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The Problem with the Sandy Hook Families' Lawsuit

 
 

There's more than one problem with the lawsuit brought by the families of Sandy Hook Elementary School murder victims against Remington Outdoor Company and its subsidiary Bushmaster Firearms, and it's not just with the safeguards granted by the Protection of Lawful Commerce in Arms Act, which shields gunmakers against lawsuits alleging misuse of their products by third parties.

The main argument of the families — and God bless them and comfort them in their tragic loss — is that Remington markets the AR-15 rifle as a "military-style" weapon to civilians with callous disregard for its uniquely lethal capabilities and knowing full-well the AR-15 is not appropriate for civilian use.

"[Remington] knows that the AR-15's military firepower, unsuited to home defense or recreation, enables an individual in possession of the weapon to inflict unparalleled civilian carnage," the lawsuit alleges. "In order to continue profiting from the sale of AR-15s, [Remington] chose to disregard the unreasonable risks the rifle posed outside of specialized, highly regulated institutions like the armed forces and law enforcement."

The families say that Remington markets its AR-15 used in the 2012 massacre of 20 schoolchildren as a weapon used for military forces, and is therefore negligently selling it to untrained civilians who will misuse it.

"This is a battlefield weapon sold to the general public — this is what happens when the general public gets their hands on this kind of firepower, the manufacturer and distributor should be held accountable," said Mark Barden, whose 7-year-old son Daniel was killed at Sandy Hook.

It is heartbreaking to even contemplate Barden's loss and completely understandable to see these families channel their sadness into action. But the idea that somehow the AR-15 is uniquely a weapon of war and shouldn't be marketed to civilians simply fails the sniff test.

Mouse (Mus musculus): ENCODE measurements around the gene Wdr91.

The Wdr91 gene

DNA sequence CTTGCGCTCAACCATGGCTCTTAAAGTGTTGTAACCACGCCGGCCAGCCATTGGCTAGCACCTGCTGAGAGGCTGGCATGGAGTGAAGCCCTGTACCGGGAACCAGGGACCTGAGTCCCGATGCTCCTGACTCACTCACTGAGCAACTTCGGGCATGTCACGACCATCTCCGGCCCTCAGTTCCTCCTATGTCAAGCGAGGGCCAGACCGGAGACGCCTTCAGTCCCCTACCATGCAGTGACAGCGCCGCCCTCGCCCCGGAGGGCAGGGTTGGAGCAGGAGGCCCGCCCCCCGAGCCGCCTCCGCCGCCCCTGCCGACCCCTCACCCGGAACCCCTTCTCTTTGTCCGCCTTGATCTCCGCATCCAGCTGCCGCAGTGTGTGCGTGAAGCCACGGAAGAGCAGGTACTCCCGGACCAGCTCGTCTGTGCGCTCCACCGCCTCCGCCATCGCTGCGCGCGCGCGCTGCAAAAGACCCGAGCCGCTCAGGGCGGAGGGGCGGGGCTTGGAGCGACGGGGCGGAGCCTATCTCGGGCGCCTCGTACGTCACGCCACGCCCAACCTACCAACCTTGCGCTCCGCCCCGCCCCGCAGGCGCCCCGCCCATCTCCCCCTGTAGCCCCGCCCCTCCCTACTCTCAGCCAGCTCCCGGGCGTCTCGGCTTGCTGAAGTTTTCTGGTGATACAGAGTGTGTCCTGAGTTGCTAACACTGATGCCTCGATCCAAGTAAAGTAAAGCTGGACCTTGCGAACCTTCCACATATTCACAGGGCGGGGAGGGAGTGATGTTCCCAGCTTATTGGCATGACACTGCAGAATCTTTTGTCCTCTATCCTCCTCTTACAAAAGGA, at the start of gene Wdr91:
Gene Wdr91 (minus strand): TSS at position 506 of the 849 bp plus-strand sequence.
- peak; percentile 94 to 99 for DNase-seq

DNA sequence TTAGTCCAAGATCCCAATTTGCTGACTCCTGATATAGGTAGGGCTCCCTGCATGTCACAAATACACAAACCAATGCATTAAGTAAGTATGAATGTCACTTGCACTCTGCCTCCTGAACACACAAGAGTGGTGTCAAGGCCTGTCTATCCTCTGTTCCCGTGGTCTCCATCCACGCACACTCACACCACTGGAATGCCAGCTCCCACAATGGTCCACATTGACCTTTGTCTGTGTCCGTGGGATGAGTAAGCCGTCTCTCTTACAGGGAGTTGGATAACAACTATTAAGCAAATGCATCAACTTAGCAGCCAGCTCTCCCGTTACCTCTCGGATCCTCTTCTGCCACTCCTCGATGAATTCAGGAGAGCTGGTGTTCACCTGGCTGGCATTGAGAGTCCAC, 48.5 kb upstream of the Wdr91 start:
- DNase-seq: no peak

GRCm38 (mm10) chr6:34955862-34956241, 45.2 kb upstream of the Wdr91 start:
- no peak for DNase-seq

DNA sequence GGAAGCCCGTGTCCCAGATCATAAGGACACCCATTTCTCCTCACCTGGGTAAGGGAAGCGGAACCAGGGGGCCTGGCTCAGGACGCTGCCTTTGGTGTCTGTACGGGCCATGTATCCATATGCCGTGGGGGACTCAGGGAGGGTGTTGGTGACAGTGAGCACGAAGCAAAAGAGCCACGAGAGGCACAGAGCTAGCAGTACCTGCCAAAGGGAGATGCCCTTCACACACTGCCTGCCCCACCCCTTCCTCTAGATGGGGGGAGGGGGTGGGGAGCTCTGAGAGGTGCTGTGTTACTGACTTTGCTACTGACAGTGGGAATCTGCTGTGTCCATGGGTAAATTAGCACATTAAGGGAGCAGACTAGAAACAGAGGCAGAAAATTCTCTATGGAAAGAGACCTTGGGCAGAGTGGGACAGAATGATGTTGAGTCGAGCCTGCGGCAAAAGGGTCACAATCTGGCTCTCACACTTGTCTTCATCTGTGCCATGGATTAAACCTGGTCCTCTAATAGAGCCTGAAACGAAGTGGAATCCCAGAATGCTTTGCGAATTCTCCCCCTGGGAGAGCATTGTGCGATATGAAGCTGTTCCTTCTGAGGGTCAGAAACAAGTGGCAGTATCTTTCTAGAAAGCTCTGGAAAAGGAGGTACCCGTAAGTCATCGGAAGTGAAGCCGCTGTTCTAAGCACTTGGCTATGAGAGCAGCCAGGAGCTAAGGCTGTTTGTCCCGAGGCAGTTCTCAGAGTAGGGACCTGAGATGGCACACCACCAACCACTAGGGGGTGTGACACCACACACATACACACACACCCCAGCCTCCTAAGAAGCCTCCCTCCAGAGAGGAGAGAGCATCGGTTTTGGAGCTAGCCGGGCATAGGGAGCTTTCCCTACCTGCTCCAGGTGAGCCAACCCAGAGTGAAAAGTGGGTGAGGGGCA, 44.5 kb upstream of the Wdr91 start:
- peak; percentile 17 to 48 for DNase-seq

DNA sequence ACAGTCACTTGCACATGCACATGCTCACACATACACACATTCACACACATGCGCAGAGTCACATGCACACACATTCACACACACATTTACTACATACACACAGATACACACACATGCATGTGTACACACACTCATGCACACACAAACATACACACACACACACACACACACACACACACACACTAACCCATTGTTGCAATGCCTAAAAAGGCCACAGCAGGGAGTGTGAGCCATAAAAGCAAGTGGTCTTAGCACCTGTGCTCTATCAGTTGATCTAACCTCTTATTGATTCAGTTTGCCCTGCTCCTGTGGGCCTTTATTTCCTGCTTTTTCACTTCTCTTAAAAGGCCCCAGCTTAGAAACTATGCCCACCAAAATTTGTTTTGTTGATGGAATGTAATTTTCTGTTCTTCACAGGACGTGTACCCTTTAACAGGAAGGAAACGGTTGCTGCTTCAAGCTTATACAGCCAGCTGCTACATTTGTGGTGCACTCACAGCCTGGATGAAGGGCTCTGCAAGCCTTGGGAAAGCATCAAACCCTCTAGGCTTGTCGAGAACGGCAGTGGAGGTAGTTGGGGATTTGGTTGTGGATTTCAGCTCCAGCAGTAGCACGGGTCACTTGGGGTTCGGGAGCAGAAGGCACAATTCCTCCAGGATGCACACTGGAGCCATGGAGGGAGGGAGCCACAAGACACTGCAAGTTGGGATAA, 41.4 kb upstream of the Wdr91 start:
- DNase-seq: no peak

Besides the straw men that the AR-15 isn't suitable for home defense (over 75 percent of AR-15 buyers got one for that reason) nor is it appropriate for recreation (90 percent of AR-15 owners use it for that purpose, including 30 percent who shoot it more than once per month), almost every weapon out there was first developed for the military or is derived from a gun that was.

For example, is the Glock 17 handgun a "military-style weapon" that should be subject to lawsuits like this? It is the choice of the elite U.S. commandos for close-quarters battle and is the most-issued handgun in law enforcement nationwide. Since it was first designed to replace the Austrian military's Walther P38, it is most assuredly a "battlefield weapon," but it's also one of the most commonly-owned handguns for personal protection and competition in America.

Should the Remington 700 bolt-action .308 caliber rifle be subject to the same standard? It is a single shot, magazine-fed long gun that has been the gold standard for the world's most lethal snipers — both military and law enforcement — for decades. But it is also by far one of the most popular bolt-action rifles for hunting in America, if not the world. It fires a heavier round than the AR-15 and is lethal out to well-over 1,000 yards. Should Remington stop selling the 700 to civilians?

How about the Beretta M9, the standard-issued handgun for most U.S. military forces? It was designed for accuracy at moderate handgun ranges, is easy to to shoot and carries 15 rounds of 9mm ammunition. It was designed in the mid-1980s specifically for the U.S. military to replace the M1911 handgun and is often marketed to consumers as the military's go-to pistol. So is Beretta irresponsibly marketing its military handgun to untrained civilians?

The current suit brought against Remington and its subsidiaries has already bounced around several jurisdictions and the gunmaker is trying to get a Connecticut state court to dismiss the the case based on the 2005 Lawful Commerce in Arms Act. After hearing the arguments February 22 in Bridgeport, Judge Barbara Bellis said she'll rule within 60 days whether the case should go to trial.

The manufacturer's argument that the PLCAA shields the company from such lawsuits might be enough, but if the Sandy Hook families are able to convince Bellis that Remington is liable under so-called "negligent entrustment" — that they sold the firearm knowing the buyer would misuse it — then the case could call into question the legality of many more firearms than the AR-15.

Source: http://www.weeklystandard.com/print/the-problem-with-the-sandy-hook-families-lawsuit/article/2001233